Berkshire Hathaway (NYSE: BRK.A) is one of the few companies on NYSE that have outperformed the S&P 500 consistently. Since 1965, the stock’s compounded annual rate has been doubled compared to the benchmark.
The stock closed at $309,096 on February 28, which is a fall of 8.98% on a YTD basis. The stock had been in a strong uptrend over the last few years. The $500+ billion conglomerate reported a net income of $29 billion Q4 2019, and $81.4 billion for the full year.
However, operating earnings declined slightly to $24 billion. The company spent $5 billion in share repurchase.
The company unloaded 3.7 million shares of technology giant Apple (NASDAQ: AAPL) in Q4, bringing in around $1 billion (approx. $800 million to $1.1 billion) in cash. It diluted 1.5% of its total position in the stock. It still holds 245.2 million shares of the company.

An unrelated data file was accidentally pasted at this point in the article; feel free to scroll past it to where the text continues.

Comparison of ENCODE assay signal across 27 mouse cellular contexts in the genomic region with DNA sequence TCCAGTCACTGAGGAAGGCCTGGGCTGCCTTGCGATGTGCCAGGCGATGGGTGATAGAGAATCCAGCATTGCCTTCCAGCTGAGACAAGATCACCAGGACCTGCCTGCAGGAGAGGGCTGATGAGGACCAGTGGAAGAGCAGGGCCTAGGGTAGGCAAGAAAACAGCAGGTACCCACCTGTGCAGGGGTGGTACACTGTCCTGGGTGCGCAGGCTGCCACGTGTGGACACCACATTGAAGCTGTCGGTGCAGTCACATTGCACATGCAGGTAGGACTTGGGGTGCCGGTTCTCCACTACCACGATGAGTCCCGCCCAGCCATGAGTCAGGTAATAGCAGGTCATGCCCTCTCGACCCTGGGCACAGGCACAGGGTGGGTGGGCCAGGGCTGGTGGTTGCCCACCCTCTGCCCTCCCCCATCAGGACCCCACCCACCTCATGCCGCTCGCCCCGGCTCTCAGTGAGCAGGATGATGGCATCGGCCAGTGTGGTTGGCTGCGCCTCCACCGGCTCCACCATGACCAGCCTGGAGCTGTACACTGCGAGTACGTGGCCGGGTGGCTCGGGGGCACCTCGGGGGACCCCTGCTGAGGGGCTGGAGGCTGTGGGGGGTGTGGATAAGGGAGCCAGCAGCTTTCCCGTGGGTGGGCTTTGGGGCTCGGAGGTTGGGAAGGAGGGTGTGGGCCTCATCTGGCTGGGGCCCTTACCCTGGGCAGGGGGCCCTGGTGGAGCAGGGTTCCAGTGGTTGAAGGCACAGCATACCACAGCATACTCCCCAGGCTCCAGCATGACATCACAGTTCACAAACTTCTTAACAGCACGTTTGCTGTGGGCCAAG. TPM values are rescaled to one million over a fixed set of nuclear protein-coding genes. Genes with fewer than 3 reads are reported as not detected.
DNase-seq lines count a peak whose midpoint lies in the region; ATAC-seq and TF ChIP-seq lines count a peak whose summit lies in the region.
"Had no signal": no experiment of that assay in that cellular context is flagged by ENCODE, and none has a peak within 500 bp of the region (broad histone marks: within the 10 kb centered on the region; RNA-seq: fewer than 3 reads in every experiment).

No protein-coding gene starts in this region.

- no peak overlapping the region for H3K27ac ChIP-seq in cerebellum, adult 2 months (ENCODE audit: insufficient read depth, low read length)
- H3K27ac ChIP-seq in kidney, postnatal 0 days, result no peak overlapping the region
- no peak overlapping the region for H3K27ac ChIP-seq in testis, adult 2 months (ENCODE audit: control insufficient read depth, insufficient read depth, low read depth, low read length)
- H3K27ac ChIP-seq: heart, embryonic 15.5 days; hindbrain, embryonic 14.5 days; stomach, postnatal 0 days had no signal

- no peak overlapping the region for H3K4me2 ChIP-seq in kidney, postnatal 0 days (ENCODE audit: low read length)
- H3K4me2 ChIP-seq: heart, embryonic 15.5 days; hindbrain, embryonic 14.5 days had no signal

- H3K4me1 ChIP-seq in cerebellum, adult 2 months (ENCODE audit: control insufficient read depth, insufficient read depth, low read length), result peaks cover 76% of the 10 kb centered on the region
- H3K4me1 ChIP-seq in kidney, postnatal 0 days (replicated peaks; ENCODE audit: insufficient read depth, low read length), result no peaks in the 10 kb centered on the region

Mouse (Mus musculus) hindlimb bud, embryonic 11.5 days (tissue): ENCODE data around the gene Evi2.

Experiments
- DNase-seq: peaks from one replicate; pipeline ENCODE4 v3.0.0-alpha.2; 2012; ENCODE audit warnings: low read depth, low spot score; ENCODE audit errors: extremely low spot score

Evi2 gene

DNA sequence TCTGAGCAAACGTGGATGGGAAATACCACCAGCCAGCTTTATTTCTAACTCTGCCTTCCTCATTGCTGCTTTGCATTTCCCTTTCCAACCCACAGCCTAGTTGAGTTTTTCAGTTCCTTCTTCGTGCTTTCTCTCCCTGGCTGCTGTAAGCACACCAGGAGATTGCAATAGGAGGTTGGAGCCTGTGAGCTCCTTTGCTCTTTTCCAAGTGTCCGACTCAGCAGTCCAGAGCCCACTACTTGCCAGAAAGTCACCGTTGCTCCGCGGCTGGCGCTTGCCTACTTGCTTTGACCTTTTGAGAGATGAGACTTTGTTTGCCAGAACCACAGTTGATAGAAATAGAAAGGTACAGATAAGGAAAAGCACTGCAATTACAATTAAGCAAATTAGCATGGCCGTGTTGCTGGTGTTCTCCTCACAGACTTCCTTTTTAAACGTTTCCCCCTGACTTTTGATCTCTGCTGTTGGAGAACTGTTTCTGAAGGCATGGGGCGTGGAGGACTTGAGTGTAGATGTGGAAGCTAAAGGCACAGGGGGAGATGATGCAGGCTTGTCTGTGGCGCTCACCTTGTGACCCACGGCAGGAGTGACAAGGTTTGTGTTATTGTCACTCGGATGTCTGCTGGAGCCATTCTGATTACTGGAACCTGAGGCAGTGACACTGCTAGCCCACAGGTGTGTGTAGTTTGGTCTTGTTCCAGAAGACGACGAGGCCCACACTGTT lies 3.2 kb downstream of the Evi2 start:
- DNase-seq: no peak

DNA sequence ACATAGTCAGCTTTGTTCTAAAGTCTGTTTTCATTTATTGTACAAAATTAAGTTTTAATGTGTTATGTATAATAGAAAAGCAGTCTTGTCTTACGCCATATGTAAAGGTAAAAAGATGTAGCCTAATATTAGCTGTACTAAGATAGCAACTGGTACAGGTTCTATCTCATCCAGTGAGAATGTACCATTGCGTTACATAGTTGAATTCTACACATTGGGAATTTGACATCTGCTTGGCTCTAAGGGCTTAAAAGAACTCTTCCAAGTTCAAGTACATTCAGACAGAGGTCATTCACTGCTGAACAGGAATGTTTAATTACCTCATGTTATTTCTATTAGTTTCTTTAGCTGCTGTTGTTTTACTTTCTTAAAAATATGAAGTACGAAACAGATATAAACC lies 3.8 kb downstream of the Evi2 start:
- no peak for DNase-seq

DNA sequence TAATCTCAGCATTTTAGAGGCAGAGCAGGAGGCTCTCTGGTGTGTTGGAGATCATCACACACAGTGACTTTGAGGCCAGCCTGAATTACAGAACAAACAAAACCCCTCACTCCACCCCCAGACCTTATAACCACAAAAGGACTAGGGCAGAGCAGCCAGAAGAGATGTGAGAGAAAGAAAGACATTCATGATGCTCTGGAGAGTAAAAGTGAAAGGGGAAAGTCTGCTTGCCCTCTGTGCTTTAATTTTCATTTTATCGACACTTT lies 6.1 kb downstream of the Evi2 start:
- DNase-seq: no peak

Berkshire also bought a stake in retail company Kroger (NYSE: KR), helping its stock fly by 6% in after-hours trading. The company comes with strong management, an aggressive share buyback program, and has enjoyed a conservative valuation for some time.
The free cash from Apple sale has also helped the company buy a stake in biotech company Biogen. Most other investments follow the same pattern as in previous years.
We still don’t know who will succeed Warren Buffett and Charlie Munger, which leaves a big gaping hole inadequate fundamental analysis of the company. Earlier this year, Buffett also met blockchain and crypto company Tron’s founder Justin Sun over lunch.
His view on Cryptocurrency remains clear:
“Cryptocurrencies basically have no value and they don’t produce anything,” he told CNBC’s Becky Quick in a “Squawk Box” interview. “In terms of value: zero.”
Overall, Berkshire is still a strong company available at a hefty price tag. The company is following its value investment strategies effectively, even though the silence on key issues like succession could be deafening. It is a worthwhile investment to add to any portfolio.